As we make our way through year two of the Quality Payment Program (QPP), it’s clearer than ever that simply reporting quality data is no longer enough. CMS penalties and incentives reach 5% in 2018, and in future years payment adjustments will continue to increase along with the percentage of patients you will be required to report on. Meeting quality standards and cutting costs are also increasingly important as measures are assessed against benchmarks and peers. Choosing the best reporting method for your practice is therefore an increasingly important step toward reporting efficiency and ultimately reporting success.Quality measure data can be collected and reported to CMS in different ways, including via claims; via your EHR; via a Qualified Clinical Data Registry (QCDR); or via a Qualified MIPS Registry. This week our spotlight is on QCDRs, and the possible advantages of using one for your practice.
What is a QCDR?
CMS defines the QCDR as “a CMS-approved entity that collects clinical data on behalf of
clinicians for data submission.” These can be regional collaboratives, specialty societies, or other kinds of entities, and cannot be owned or managed by individuals or by locally owned specialty groups.
QCDRs are unique among reporting methods in that each QCDR entity may submit a maximum of 30 QCDR measures (formerly called non-MIPS measures) to CMS. Once CMS approves these measures, they can be used by those reporting through the QCDR to satisfy MIPS requirements.
Easing administrative burden
For CMS, the intention behind the QCDR reporting option is to facilitate a simplified process for reporting clinical quality data to MIPS. By allowing QCDRs to collect this data from individual providers and group practitioners and transfer the information directly to CMS, the agency hopes to minimize the effort required of participating providers.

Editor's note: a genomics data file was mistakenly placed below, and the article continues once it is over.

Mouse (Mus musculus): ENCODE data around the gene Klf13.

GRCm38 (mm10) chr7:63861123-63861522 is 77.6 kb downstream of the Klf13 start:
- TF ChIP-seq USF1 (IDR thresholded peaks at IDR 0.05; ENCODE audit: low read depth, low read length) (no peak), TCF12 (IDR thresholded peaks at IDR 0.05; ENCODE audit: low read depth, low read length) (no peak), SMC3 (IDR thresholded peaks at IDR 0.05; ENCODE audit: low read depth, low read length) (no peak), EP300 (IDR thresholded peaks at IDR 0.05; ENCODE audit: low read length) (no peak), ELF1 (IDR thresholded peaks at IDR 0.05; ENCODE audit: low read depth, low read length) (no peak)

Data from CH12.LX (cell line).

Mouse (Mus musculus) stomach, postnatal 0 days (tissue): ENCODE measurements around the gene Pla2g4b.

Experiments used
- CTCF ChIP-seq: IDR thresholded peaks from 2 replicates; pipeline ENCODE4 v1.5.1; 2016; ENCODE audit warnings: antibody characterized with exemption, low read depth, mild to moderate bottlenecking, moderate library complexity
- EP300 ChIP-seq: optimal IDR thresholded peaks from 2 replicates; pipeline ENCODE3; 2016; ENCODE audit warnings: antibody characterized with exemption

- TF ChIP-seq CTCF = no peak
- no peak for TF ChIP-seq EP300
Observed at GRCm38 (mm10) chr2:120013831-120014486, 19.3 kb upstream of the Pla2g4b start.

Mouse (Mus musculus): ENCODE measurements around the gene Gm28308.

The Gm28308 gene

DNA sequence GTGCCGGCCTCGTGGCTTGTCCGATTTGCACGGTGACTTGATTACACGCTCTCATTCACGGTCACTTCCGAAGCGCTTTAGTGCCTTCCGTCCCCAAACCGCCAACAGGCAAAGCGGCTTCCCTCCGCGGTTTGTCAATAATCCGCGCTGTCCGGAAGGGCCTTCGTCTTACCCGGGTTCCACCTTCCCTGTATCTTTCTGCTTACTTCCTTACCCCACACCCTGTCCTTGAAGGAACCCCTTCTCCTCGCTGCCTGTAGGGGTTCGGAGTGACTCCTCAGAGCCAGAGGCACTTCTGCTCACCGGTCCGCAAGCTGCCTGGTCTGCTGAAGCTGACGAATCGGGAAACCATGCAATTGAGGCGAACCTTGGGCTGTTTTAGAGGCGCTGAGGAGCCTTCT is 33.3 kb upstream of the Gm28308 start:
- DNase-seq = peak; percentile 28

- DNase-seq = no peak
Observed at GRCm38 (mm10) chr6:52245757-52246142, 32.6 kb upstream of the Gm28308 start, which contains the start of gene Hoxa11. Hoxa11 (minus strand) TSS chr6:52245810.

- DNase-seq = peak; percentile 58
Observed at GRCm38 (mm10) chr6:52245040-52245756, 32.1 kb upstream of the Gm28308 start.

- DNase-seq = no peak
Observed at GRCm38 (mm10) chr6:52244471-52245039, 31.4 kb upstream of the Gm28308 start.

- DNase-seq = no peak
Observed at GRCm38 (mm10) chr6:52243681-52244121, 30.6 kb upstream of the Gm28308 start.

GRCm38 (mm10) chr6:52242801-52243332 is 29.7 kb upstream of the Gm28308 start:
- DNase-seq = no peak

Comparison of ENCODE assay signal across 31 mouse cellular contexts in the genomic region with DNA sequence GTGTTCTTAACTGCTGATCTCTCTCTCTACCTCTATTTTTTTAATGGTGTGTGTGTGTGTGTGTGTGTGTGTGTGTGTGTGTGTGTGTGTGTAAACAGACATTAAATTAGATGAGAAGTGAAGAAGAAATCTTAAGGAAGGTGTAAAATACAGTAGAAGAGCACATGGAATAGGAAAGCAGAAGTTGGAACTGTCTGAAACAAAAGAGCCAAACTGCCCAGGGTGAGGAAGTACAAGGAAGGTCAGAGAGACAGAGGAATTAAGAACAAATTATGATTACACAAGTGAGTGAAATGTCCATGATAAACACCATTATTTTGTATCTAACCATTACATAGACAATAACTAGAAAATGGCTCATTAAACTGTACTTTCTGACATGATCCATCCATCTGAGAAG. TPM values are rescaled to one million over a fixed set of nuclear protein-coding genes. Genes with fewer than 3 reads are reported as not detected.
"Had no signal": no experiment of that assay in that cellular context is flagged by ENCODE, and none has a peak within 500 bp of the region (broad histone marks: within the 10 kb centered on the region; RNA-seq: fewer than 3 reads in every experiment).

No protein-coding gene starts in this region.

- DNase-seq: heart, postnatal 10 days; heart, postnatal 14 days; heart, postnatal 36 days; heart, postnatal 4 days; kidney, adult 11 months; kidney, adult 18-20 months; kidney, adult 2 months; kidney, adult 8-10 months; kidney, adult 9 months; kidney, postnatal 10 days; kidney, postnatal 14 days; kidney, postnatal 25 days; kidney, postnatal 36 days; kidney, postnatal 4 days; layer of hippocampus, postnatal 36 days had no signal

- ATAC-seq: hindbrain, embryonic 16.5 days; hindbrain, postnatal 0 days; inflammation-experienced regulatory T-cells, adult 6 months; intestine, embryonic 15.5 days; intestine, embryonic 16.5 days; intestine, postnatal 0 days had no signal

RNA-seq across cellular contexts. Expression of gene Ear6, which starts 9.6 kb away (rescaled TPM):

In MIPS, as you may know, three kinds of measures require reporting: Quality, Improvement Activities, and Advancing Care Information. While not every QCDR supports submission for all three of these categories, some—including the Diabetes QCDR powered by MIPSPRO—are able to satisfy all three of these categories, further easing administrative burden.
Specialty specific measures
Perhaps the most significant advantage of QCDRs is their ability to develop and report on quality measures which target a given specialty. The quality measures included in MIPS are often broad in focus, and may not always be the most relevant or efficient way to identify opportunities to improve quality or cost for your particular specialty. QCDR measures, on the other hand, are intentionally designed to do a better job of addressing your specialty-specific concerns.
Choosing the ideal reporting method for your practice can seem like a shot in the dark, but your careful consideration is an important step toward success in this brave new world of value based care. In the meantime, if you are interested identifying a QCDR to report MIPS in 2018, talk to a member of our quality reporting team.